By Peter Filichia
London hasn’t made the mistake that Broadway did.
For when the original Broadway cast album of Dreamgirls was recorded in 1982, ten of the twenty-eight Henry Krieger–Tom Eyen songs were missing from the LP and single CD.
To be sure, when we discuss truncated musical theater recordings, we mourn Follies as the biggest miscarriage of original cast album justice. But Dreamgirls is right up there. Now comes a new two-disc, twenty-eight song London cast Dreamgirls – which stems from what is, surprisingly enough, the first-ever West End production of the 1981 smash hit.
The original Broadway cast album clocked in at 47:05 – already a skimpy number in the then-new era of CDs, which were able to hold more than an hour’s worth of material. Here we get 52:05 on the first disc alone and 45:22 on the second – meaning more than twice as much.
To have this extended version isn’t a surprise when one sees who produced the album: Henry Krieger himself. He also arranged the show to be recorded live, which usually means a less-impressive sound. Not this time; the sound is excellent, and you’ll be as thrilled as the audience that savored this performance.
Now we need no longer look for “I’m Looking for Something, Baby,” the show’s true opening number in which The Stepp Sisters show what they can do at the Apollo Theatre Talent Contest. They’re followed by two other hopefuls: Little Albert and the Tru-Tones, who do “Goin’ Downtown” and Tiny Joe Dixon who suggests that we “Take the Long Way Home.” Only after those three do we get the song that begins the original Broadway cast album: “Move,” which has us meet The Dreamettes: lead singer Effie Melody White and her back-ups Deena Jones and Lorrell Robinson.
This recording offers more character and plot development through “Party, Party,” which displays two seduction attempts: Effie, played by 2017 Olivier Award winner Amber Riley, comes on to Curtis Taylor, Jr., the group’s manager. That’s followed by the established and already legendary James Thunder Early who, although very much married, nevertheless propositions Lorrell. That gives extra meaning to Early’s next song: “I Want You, Baby.”
There’s more subtext in another London lagniappe: “Heavy,” for Effie’s being overweight will be one of the issues brought up when she’s fired from The Dreams (as the group becomes known).
As Act One is moving to its forceful conclusion (and isn’t that an understatement?), the fight escalates musically with “It’s All Over.” This is arguably the most important addition that is missing from the Broadway album.
Here we see the show’s biggest conflict as Effie discovers that she’s being replaced. At first, she tries to defend herself. When that doesn’t work, she lashes out at all her colleagues and her brother. Krieger knew how to escalate the argument with a well-placed modulation.
The nearly four-minute sequence vibrantly sets the table very effectively for what is often called The Greatest Song to Ever End a First Act: “And I Am Telling You I’m Not Going.”
That aria is, of course, on the original Broadway cast album. Imagine Dreamgirls without it! Amber Riley’s version is on par with original caster, Jennifer Holliday’s. What you get here that you didn’t on the original is twelve seconds of the New Dreams’ “Love, Love You Baby,” which is almost drowned out by the audience’s whooping its approval and amazement at what Riley has just accomplished.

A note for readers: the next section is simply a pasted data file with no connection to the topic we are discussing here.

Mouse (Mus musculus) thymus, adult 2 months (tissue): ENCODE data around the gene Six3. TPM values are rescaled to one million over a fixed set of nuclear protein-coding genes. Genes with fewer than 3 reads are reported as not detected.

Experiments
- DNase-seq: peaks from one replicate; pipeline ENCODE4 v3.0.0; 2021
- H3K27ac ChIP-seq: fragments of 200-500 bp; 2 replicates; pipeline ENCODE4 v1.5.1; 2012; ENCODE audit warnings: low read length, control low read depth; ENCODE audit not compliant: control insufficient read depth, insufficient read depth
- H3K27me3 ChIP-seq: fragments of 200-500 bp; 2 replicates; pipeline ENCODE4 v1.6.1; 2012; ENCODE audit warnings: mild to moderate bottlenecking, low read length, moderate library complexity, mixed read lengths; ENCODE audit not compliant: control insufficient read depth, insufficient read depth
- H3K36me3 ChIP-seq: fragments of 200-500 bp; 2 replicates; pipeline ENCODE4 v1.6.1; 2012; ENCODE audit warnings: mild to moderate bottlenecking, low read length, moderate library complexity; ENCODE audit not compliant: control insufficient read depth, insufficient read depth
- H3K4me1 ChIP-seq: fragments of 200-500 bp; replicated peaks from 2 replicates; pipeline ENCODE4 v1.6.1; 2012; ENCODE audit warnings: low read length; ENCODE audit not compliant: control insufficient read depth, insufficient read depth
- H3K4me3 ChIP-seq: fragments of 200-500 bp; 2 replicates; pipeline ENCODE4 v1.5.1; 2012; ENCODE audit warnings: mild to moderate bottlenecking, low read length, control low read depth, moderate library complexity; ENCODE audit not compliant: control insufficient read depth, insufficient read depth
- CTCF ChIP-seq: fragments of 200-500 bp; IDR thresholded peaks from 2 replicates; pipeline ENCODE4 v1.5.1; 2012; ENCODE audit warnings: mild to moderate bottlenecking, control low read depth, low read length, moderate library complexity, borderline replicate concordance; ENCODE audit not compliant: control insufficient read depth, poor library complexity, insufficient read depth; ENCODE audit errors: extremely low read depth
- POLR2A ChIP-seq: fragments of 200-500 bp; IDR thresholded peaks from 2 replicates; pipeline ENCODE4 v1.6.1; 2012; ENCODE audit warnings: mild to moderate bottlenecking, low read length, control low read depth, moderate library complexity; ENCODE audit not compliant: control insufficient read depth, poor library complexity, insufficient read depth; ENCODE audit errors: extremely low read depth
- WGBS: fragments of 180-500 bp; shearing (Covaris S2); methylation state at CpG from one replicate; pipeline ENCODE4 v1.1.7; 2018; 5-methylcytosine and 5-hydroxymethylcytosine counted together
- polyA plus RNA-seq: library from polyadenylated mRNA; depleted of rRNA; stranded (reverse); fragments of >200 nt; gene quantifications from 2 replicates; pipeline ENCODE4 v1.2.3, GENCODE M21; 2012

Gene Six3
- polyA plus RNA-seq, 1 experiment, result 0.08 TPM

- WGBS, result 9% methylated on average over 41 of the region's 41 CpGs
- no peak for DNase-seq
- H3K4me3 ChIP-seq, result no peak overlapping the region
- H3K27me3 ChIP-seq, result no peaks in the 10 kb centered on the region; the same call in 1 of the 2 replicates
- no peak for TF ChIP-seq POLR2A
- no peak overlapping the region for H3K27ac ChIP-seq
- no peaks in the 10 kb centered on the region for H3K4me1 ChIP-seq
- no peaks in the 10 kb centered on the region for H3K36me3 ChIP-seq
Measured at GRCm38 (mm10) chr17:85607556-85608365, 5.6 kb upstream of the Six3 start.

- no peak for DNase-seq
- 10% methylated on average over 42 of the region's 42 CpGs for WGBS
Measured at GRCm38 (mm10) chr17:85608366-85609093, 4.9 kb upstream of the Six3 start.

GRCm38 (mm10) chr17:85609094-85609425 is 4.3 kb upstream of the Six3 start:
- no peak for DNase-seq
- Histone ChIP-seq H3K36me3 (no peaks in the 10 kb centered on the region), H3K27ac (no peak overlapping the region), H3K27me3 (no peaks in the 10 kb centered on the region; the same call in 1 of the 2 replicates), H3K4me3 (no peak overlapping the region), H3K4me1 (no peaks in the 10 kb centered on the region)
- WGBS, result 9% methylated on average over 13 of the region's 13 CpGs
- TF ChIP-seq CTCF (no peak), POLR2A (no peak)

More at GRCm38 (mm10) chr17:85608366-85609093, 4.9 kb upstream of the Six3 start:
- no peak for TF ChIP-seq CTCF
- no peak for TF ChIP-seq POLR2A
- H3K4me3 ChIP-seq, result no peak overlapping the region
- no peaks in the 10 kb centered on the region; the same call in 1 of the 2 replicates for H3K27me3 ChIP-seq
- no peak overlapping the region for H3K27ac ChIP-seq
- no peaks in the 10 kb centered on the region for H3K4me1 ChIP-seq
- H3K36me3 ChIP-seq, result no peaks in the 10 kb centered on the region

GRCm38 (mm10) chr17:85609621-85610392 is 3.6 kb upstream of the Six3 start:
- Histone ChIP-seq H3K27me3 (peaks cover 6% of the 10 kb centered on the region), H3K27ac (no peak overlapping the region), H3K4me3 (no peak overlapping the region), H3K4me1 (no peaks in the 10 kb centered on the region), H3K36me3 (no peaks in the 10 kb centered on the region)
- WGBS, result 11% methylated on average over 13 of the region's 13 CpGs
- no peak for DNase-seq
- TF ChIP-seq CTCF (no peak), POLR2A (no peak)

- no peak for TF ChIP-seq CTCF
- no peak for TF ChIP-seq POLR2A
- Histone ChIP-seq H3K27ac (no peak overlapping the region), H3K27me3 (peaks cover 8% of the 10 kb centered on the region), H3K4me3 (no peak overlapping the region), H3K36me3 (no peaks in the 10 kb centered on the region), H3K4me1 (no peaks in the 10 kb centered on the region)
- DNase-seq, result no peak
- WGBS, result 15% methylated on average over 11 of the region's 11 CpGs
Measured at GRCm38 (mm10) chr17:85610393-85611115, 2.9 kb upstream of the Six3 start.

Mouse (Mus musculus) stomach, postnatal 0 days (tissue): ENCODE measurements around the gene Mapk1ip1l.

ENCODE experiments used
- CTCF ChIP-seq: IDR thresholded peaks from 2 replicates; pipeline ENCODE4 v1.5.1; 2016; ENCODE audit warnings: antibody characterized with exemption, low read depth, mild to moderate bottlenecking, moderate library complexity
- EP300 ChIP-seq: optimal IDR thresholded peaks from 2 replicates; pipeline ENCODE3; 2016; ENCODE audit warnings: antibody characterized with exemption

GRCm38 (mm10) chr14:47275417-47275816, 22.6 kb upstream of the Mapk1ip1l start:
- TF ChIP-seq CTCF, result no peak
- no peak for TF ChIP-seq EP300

Disc Two, unlike the Broadway recording, immediately informs us that five years have passed. Because the first song is “Love, Love You Baby,” we realize their initial foray turned out to be a big hit. Originally, we had to wait until the final two tracks to assess The Dreams’ new sound; now we get an immediate chance to judge it.
Effie assures everyone “I Am Changing,” which gets the audience to cheer mid-performance. No question that Riley deserves the ovation even before she finishes the song, but for the record, her making a sudden and unexpected costume change is also part of the reason.
If you’ve seen Dreamgirls, you’ll have no trouble imagining it, because it’s utterly unforgettable. If you haven’t, well, that West End production will be there for the foreseeable future (and it may come to Broadway as well).
“I’m Somebody” starts out with The Dreams singing a song by that name, but that’s not the main event: C.C. vigorously confronts Curtis about his machinations, and we see how the mighty will fall.
On stage, Dreamgirls has always ended with “Hard to Say Goodbye,” at The Dreams final performance – but now we hear Deena’s curtain speech that includes “There aren’t just three Dreams; there are four.” She then brings out Effie. It’s a lovely gesture, but it means much more now because Krieger precedes it with a new song: “Listen.”
Not so new, you’re saying, for it was in the film. No, that one was Deena’s declaration of independence from Curtis; this one is a duet between Effie and Deena, who bury a dozen or so hatchets. The new lyrics by Willie Reale, serve to underline that Deena’s upcoming speech is sincere and not merely gracious.
To be fair, there’s another recording of Dreamgirls thanks to a 2001 concert. It was a highly emotional event, partly because it took place a mere thirteen days after 9/11. Its two-disc set is a half-hour longer by virtue of its including almost all of Eyen’s dialogue. (There’s no “Listen,” though.)
Still, if you don’t have that much time to spend but still hanker for the true essence of Dreamgirls, this original London cast album is the one for you.
Peter Filichia also writes a column each Monday at www.broadwayselect.com and each Friday at www.mtishows.com. His book The Great Parade: Broadway’s Astonishing, Never-To-Be Forgotten 1963-1964 Season is now available at www.amazon.com.